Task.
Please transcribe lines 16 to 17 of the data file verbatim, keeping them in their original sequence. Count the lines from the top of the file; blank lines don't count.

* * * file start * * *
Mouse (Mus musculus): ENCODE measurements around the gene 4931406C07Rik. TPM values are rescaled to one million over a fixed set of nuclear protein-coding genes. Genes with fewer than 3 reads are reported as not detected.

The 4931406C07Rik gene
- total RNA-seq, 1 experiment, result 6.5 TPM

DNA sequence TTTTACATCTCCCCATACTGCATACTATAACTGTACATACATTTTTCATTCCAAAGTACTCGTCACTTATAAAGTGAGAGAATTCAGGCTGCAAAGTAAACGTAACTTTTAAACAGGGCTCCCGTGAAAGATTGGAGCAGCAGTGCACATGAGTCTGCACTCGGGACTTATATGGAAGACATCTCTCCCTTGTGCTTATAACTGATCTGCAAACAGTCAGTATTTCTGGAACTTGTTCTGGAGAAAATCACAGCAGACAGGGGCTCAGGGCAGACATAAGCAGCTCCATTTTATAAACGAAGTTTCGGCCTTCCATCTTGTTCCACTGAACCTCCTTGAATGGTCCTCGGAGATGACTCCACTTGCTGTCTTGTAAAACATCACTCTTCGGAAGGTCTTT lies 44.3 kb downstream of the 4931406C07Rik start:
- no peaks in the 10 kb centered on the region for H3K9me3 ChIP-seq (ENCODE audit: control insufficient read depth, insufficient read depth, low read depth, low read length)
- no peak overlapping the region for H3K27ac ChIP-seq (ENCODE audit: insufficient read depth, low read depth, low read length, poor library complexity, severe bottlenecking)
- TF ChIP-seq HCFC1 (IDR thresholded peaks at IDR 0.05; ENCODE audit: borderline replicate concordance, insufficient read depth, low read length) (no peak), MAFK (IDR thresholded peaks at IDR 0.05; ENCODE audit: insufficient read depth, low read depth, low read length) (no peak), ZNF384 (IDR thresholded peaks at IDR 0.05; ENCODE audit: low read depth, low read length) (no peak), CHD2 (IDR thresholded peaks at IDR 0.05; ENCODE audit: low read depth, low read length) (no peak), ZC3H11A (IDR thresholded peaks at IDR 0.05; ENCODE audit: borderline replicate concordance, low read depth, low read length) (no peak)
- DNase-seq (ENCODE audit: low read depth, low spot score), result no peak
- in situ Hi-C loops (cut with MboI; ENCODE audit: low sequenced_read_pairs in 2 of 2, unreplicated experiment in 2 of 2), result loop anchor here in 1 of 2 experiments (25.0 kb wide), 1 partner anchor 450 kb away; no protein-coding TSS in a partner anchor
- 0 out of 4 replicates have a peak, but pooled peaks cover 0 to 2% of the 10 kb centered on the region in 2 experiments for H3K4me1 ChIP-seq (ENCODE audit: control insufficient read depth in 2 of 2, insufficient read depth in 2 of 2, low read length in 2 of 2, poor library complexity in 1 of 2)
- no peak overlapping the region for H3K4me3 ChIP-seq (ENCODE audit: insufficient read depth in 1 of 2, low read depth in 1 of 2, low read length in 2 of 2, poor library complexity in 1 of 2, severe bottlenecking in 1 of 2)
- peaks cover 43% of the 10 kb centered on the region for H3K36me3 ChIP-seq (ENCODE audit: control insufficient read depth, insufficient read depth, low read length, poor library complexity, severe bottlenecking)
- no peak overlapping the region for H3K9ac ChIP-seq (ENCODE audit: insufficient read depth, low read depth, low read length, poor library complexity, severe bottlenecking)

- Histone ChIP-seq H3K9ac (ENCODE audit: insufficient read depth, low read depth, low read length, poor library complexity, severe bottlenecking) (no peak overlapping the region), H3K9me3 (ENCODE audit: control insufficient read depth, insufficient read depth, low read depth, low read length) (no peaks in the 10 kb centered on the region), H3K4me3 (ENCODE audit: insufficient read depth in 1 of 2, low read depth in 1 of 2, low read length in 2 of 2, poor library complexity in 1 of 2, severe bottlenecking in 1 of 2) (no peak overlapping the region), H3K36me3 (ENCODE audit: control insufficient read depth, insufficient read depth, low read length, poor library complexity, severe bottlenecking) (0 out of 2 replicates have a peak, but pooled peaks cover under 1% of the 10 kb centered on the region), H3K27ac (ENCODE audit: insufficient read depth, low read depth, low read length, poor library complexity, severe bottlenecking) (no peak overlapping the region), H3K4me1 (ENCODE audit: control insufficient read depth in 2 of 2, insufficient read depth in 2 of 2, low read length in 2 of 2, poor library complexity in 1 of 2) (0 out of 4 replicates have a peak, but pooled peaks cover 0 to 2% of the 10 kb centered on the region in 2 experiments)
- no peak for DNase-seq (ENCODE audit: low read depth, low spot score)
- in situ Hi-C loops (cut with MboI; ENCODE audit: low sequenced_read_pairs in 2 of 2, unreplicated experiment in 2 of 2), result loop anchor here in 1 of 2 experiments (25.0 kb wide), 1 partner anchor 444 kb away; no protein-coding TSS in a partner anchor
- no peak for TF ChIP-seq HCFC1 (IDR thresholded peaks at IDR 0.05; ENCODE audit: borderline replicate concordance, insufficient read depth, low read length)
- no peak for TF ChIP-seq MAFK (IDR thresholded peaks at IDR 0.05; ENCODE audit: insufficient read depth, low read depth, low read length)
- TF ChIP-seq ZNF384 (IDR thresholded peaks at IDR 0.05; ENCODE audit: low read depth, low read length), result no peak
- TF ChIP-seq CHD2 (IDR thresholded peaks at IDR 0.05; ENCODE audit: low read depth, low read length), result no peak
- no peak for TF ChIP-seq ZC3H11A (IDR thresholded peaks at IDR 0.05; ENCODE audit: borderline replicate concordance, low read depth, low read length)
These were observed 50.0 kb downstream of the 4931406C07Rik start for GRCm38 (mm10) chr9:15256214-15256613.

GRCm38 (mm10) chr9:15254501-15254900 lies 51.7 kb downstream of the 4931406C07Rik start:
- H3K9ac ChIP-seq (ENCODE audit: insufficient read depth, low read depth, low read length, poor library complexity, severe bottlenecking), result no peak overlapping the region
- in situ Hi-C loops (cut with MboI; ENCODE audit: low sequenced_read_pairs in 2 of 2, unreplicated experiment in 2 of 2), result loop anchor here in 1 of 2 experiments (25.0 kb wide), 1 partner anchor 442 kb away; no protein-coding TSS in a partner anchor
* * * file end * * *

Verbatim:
- in situ Hi-C loops (cut with MboI; ENCODE audit: low sequenced_read_pairs in 2 of 2, unreplicated experiment in 2 of 2), result loop anchor here in 1 of 2 experiments (25.0 kb wide), 1 partner anchor 444 kb away; no protein-coding TSS in a partner anchor
- no peak for TF ChIP-seq HCFC1 (IDR thresholded peaks at IDR 0.05; ENCODE audit: borderline replicate concordance, insufficient read depth, low read length)